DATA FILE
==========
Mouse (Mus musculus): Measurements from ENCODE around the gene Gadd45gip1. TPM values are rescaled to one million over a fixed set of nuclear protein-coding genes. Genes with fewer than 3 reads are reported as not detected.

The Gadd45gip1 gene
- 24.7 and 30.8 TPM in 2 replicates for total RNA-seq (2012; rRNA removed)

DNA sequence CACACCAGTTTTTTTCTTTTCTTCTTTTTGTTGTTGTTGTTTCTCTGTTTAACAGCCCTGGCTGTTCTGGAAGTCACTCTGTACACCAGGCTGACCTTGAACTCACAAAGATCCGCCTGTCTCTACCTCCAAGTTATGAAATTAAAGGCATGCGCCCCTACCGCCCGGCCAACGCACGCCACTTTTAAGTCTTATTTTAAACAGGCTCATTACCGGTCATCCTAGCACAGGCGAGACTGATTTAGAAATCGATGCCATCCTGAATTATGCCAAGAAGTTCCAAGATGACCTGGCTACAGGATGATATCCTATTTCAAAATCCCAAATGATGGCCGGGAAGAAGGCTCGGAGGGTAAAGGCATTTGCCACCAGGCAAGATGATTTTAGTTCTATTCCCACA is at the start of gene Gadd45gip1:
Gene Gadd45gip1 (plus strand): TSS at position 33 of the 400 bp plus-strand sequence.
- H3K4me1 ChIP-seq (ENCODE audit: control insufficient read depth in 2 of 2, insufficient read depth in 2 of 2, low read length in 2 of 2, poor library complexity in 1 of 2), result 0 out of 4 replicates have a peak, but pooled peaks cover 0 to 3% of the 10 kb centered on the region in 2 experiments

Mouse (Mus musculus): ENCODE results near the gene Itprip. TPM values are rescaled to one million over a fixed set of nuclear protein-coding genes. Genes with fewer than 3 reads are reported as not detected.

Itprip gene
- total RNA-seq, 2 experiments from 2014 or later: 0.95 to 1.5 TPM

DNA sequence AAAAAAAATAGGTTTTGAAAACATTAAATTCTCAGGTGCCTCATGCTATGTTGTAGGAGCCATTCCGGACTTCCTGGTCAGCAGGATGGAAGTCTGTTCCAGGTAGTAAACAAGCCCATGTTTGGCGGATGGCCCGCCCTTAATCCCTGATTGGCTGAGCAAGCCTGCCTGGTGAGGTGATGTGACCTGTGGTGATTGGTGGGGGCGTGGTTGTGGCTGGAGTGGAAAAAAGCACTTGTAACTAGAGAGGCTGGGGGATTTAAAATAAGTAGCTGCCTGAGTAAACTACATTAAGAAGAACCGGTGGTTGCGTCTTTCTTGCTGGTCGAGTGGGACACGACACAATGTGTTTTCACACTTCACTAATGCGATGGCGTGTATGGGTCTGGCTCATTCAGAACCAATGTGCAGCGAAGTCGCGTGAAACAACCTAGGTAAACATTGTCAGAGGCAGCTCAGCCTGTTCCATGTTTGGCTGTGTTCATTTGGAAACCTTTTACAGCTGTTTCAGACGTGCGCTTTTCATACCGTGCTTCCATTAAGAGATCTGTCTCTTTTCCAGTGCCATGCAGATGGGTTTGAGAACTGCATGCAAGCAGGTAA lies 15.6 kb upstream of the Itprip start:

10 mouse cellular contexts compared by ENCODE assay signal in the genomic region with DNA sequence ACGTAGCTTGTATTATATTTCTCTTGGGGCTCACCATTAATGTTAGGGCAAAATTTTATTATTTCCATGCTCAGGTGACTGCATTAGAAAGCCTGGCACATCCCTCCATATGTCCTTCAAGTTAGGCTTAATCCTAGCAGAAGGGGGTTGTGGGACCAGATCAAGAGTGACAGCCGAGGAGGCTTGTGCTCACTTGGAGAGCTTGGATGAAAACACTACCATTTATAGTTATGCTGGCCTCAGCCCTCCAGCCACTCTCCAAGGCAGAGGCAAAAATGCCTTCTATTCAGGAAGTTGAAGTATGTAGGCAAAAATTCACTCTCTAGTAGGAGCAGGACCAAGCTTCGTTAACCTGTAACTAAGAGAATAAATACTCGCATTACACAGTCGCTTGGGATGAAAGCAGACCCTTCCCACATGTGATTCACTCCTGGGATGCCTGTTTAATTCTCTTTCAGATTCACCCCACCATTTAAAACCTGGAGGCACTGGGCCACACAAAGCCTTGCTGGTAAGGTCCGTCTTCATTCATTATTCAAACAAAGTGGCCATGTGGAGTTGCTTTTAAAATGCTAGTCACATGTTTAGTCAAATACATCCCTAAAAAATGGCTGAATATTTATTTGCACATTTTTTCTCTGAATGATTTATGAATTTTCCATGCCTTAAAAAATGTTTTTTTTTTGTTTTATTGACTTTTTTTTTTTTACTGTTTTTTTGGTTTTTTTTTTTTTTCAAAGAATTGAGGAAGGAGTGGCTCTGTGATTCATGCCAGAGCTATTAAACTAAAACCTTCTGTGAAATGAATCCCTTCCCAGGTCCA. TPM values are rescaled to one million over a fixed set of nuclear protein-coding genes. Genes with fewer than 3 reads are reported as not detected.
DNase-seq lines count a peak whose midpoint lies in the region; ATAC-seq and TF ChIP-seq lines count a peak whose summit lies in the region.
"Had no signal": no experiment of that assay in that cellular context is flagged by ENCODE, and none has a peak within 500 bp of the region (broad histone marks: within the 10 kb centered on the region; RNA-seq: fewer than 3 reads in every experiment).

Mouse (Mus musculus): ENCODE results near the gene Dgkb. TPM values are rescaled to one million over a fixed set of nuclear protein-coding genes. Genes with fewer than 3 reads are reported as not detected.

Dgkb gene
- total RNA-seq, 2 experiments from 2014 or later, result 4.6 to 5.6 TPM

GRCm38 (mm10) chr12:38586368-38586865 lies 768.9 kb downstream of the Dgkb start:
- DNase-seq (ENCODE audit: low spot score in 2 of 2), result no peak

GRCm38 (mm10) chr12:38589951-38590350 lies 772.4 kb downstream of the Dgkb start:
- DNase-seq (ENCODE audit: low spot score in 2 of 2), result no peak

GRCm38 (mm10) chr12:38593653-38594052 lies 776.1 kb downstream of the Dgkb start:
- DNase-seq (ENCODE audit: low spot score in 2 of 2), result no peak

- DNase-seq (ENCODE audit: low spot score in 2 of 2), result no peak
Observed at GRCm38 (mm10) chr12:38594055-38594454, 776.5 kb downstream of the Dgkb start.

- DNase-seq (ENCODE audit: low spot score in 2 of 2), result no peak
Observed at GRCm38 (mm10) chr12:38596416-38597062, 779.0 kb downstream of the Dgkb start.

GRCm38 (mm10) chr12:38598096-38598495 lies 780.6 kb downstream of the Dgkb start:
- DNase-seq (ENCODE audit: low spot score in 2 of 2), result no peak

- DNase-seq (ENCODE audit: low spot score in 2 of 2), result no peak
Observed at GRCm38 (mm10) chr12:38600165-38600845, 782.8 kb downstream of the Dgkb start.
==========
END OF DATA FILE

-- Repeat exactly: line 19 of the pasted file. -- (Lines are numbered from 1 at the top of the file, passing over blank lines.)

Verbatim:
GRCm38 (mm10) chr12:38589951-38590350 lies 772.4 kb downstream of the Dgkb start: